Yesterday I was in Oxford. It was a cold but bright, sunny day so I did what I always try to do when in Oxford - I went for a walk round Christ Church meadow. I've been doing that for nearly fifty years.
The meadow is an ordinary meadow, maybe the size of a hundred football fields. In summer, cows graze there.The walk is an unchallenging kilometer around the four sides and back to where you started from. There are, I guess, two things which make it a tourist attraction as well as a place favoured by joggers and young lovers: it is right in the city centre and,as you walk round, you have uninterrupted views of Oxford's dreaming spires - particularly Magdalen Tower and Christ Church itself. It is a very peaceful and beautiful place.
Christ Church - known to many as the college where Lewis Carroll taught - is one of the richest (and most reactionary) Oxford colleges and owns the meadow. It gives the college an impregnable view southwards down to the River Cherwell. It occurred to me as I walked round that there is another reason why it has survived over the centuries without being built on: the meadow floods. Yesterday it was completely flooded, more than I have ever seen it before. The Cherwell had also overflowed its banks. The raised walkways around the edges of the meadow remained reasonably dry, though officially they had been closed off - no one was paying any attention to that.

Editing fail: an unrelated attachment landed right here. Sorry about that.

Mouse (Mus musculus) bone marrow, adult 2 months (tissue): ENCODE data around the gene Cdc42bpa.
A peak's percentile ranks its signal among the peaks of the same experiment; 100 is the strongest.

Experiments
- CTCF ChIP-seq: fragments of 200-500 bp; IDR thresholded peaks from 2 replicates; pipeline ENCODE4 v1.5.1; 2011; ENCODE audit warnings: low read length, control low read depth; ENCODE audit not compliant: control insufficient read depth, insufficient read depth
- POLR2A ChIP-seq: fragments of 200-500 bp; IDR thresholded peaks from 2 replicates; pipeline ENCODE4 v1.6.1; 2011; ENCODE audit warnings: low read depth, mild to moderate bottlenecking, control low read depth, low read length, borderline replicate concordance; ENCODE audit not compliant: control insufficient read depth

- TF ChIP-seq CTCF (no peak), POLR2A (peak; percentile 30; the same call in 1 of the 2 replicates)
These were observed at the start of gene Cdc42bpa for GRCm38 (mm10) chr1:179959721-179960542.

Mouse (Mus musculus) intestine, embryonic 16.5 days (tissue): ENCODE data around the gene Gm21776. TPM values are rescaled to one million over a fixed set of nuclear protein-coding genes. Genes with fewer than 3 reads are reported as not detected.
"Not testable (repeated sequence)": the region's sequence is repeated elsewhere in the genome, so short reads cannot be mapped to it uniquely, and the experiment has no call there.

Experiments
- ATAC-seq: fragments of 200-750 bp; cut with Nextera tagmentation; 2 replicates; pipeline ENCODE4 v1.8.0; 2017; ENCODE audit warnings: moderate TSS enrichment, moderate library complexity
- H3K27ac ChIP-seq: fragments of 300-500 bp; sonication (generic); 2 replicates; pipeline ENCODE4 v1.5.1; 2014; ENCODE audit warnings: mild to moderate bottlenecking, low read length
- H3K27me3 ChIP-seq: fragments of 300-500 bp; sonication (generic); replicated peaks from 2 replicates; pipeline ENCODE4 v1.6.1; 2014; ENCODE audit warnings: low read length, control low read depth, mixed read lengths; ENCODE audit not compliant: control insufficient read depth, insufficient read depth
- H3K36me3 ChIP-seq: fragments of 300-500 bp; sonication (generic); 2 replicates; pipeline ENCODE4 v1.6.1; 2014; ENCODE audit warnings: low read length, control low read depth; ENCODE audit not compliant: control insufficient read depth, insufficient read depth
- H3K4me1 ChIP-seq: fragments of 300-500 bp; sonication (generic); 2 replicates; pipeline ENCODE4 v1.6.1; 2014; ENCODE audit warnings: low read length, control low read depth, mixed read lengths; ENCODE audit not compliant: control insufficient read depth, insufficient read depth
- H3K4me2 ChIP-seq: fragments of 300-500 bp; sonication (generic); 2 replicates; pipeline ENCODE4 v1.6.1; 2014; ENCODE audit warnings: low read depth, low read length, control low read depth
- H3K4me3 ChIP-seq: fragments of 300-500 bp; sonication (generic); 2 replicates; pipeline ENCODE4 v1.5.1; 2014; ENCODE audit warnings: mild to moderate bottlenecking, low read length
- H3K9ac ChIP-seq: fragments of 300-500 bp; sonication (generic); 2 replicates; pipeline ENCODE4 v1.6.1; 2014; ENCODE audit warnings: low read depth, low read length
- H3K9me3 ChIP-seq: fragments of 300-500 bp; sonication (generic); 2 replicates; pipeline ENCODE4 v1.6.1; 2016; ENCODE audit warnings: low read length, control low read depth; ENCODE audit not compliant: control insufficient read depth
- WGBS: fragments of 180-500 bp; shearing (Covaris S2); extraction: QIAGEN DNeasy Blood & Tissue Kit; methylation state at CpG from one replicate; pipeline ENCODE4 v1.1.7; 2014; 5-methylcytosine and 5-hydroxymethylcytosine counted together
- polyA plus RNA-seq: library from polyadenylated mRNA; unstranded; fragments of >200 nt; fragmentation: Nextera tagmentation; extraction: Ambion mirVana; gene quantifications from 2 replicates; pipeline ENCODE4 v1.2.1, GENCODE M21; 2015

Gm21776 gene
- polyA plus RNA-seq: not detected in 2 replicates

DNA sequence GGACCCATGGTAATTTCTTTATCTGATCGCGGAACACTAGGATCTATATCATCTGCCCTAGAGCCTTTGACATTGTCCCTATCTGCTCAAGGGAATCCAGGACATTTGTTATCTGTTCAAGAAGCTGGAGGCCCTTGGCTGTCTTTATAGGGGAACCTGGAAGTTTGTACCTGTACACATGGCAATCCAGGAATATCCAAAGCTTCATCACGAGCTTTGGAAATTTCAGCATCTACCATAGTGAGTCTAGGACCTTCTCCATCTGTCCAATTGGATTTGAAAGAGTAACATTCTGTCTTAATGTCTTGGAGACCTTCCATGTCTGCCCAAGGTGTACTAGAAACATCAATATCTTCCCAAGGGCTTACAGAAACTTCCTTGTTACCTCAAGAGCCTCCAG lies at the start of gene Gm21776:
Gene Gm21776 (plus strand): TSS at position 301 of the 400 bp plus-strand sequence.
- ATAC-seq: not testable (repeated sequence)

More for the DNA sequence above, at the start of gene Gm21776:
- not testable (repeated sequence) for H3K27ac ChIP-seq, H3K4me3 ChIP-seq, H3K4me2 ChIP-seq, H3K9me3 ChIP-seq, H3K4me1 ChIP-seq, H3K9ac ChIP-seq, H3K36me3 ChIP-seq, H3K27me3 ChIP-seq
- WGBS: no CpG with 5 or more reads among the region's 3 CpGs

When I arrived in Oxford in the middle 1960s, the City Council had a plan to build a road through the meadow to by - pass the congested main street. It was argued that the rumbling of traffic there was undermining the foundations of the many colleges which front directly onto the street.
It was an appalling scheme and you would have been hard put to find anyone in favour of it. We radical students laughed when we read about High Church and High Tory dons in Christ Church threatening to prostrate themselves in front of any bulldozers which dared. But, of course, they were absolutely right to be absolutely determined. We owe them a debt.
I was thinking back to this as I walked round the meadow and, perhaps because I had just been talking to someone from Moscow, I was reminded of a story about Anatoly Lunacharsky.
He was People's Commissar of Enlightenment right at the beginning of the Russian Revolution when the government was still based in Petrograd - it did not move to Moscow until 1918. Now whereas the Bolshevik seizure of power in Petrograd on the night of 24 - 25th October (Old Style) was without bloodshed, the subsequent seizure of power in Moscow involved heavy fighting - and the deployment of heavy weapons. Lunacharsky became distraught when informed of the damage to historic buildings in Moscow - all of them symbols of the old order just overthrown - and even handed in his resignation. I think his colleagues must have been amused but they kept him on in his job and he had considerable success, for example, in pushing up the literacy rate in Russia. (I am recalling all this from a book by Sheila Fitzpatrick read many years ago).
Stalin dealt (or may have dealt) with him quite leniently. As an Old Bolshevik, of course, he had to go - but in 1933 he was simply sent into exile as Ambassador to Spain. He died - of natural causes it seems - on his way to his new job, at Menton in France, where there is a memorial.